Saturday, March 26, 2011

Cairo: Day 1 (March 18)

Andy and I got a bit of a late start on Friday, since my last-plane-of-the-day from Luxor didn't get in to Cairo until 1:05 a.m.! So we stopped for lunch at CityStars, a huge shopping mall in Heliopolis. I'd never been there before--it was a real eye-opener! I believe there are at least three Starbucks! By the way, we had Mexican food. ;]
From there we took a taxi to Bab al-Futuh (Open Gate), which is where, long ago, the annual pilgrim caravan used to enter Cairo on its return from Mecca.
Walking south through the heart of Islamic Cairo along Sharia el-Muizz is an adventure. You are surrounded by a vast assortment of mosques, mausolea, wikalas (formerly bonded warehouses with rooms for merchants upstairs), maristans (a medieval term for public hospitals), madrassas (a designation for theological schools), sabils (public fountains or water cisterns--sometimes quite elaborate structures), kuttabs (Koranic schools, usually for boys or orphans), khanqahs (monasteries) and combinations thereof. I had visited many of these during my visits in March and April of 2010, so I chose to visit only one this time: the Mosque of al-Aqmar.
"Al-ahmar" means "the moonlit" and the mosque gets its name from the way its masonry glitters under the moon's light.

Along this street you will find shopping galore. Here's a small sample:
The "Parisian" flair displayed here caught my eye! ;]
Some shopping experiences are very basic. Witness this balady (country) bread for sale:
Directly across the street from the Madrassa & Mausoleum of Barquq is the new Egyptian Textile Museum, housed in a sabil built by order of Mohammed Ali Pasha to commemorate his son Ismail who died in the Sudan in 1822. No photos allowed inside, and I managed to forget to take a photo of the exterior! A nicely laid out museum with excellent and informative signage, it presents a journey through the history of fabric from Pharaonic (Tutankhamun's loin-cloth, for example) to Coptic and including every Islamic era. An astonishing piece can be found almost at the end of the tour. Cairo 360 says this about it: "A room towards the end of the museum features a massive Kiswab. From early on in Islamic history until the 20 century, the banners hanging over the Kaaba in Mecca were made right here in Egypt. With thick golden thread embellishing the calligraphy over a black backdrop, this is one of the most stunning pieces in the museum." For more info, check out this link: Egyptian Textile Museum.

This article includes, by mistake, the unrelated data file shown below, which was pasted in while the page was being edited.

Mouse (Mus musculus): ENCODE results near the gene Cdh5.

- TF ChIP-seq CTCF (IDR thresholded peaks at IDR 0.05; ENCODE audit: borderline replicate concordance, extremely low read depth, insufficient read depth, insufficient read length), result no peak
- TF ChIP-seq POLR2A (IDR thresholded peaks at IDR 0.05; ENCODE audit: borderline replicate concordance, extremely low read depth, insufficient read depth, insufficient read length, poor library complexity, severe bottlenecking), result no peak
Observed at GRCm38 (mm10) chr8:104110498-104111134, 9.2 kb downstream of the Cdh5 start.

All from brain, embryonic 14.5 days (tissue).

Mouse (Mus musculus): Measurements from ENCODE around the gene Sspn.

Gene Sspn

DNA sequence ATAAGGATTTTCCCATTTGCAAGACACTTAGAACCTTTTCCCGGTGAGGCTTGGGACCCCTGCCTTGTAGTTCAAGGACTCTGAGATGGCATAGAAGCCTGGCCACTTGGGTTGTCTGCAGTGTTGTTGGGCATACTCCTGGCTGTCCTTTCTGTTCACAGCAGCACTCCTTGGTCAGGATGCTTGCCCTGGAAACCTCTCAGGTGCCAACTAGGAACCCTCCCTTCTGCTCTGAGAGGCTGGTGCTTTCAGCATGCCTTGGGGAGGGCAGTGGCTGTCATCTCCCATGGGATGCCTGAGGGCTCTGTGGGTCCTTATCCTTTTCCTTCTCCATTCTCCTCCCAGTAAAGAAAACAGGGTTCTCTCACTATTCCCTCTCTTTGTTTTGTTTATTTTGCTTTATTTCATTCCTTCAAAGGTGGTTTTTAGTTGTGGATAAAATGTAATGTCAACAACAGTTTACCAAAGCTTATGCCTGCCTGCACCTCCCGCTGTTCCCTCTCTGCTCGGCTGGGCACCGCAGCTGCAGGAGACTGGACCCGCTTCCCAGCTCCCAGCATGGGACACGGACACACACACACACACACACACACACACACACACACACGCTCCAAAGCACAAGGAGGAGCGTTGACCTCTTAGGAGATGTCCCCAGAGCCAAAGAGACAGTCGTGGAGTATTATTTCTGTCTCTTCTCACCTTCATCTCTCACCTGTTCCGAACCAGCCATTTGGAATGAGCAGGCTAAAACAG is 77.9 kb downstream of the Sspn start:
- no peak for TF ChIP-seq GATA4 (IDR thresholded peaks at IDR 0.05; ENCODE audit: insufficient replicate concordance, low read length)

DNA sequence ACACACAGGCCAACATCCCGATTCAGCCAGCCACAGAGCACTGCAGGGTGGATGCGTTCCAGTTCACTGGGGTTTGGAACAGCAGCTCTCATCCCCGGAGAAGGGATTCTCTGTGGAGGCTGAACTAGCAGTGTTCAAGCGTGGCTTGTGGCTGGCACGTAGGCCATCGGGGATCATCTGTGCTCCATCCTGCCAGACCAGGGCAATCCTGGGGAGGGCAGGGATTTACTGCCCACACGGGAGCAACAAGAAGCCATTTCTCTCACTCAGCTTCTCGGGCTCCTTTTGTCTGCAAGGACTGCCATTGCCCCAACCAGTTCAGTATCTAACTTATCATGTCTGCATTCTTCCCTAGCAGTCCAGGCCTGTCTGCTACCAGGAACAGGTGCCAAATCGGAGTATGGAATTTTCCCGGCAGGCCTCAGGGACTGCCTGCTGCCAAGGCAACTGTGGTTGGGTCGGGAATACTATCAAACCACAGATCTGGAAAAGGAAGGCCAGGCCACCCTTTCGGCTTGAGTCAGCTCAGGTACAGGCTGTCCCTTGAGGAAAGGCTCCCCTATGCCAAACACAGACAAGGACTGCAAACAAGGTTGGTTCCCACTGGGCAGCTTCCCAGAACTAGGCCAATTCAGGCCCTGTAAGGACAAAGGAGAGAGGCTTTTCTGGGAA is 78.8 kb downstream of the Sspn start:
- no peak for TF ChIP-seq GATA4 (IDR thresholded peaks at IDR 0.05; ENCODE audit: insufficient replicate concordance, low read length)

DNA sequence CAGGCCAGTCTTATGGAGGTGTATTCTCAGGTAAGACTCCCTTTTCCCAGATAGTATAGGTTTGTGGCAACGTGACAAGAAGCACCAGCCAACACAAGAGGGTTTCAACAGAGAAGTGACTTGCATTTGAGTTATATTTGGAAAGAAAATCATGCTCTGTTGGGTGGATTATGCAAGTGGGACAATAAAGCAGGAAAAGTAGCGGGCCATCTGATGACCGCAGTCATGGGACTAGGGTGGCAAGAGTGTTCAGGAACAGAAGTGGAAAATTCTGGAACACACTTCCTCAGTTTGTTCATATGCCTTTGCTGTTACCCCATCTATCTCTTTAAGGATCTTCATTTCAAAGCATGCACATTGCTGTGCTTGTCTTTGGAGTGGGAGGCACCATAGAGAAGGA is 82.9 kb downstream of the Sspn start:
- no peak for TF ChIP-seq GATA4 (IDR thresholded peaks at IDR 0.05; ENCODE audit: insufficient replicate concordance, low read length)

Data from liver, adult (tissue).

Just outside the museum we ran into a party! Lots of young people listening to music and obviously enjoying themselves. I'm not sure if this had anything to do with the revolution, but it was great fun.
And here's a short video:
There are many interesting architectural features and nooks and crannies in this part of Cairo. Here are just a few that we saw this day:

More mashrabiyas
We decided that when we reached the pedestrian overpass at Sharia al-Azhar it would be a good idea to shoot a video of Cairo traffic:

At one point you hear me saying something about "empty spaces". It's pretty astonishing to see any gaps between vehicles in Cairo traffic!

And this is what pedestrian traffic looked like on our way to Bab Zuweyla and beyond:
We felt a little, well, actually a lot, like salmon swimming upstream! Here are some new friends we made on our trek:
And, finally for this post, here is a theme which kept recurring throughout my visit to Cairo--garlic! Garlic, garlic everywhere:
Even when we were stuck in traffic on the ring road and rolled down the car window, garlic fumes would waft in from trucks carrying enormous loads. No vampires here!

NEXT POST: My first Tentmakers' Street experience of the visit.


  1. Your pictures are amazing! We had a great day!

  2. Fabulous! Where there any tourists, or was it mostly Egyptians down near Bab Z? This makes me homesick - I really did love living in Egypt.

  3. Where we were, mostly Egyptians. The most foreign tourists I saw were at the Egyptian Museum, and even there not many. There were a couple of Egyptians in the Textile Museum, but otherwise we had it to ourselves. Yes, I am truly blessed to be able to live in Egypt half of every year.:]

  4. Hi, I'm surprised that you had to mention that there are "No vampires here!"
    One of my Egyptian friends told me that Egypt is free of vampires (and werewolves and all that sort of monster) because Allah loves Egypt so much that He has banned them from here altogether!


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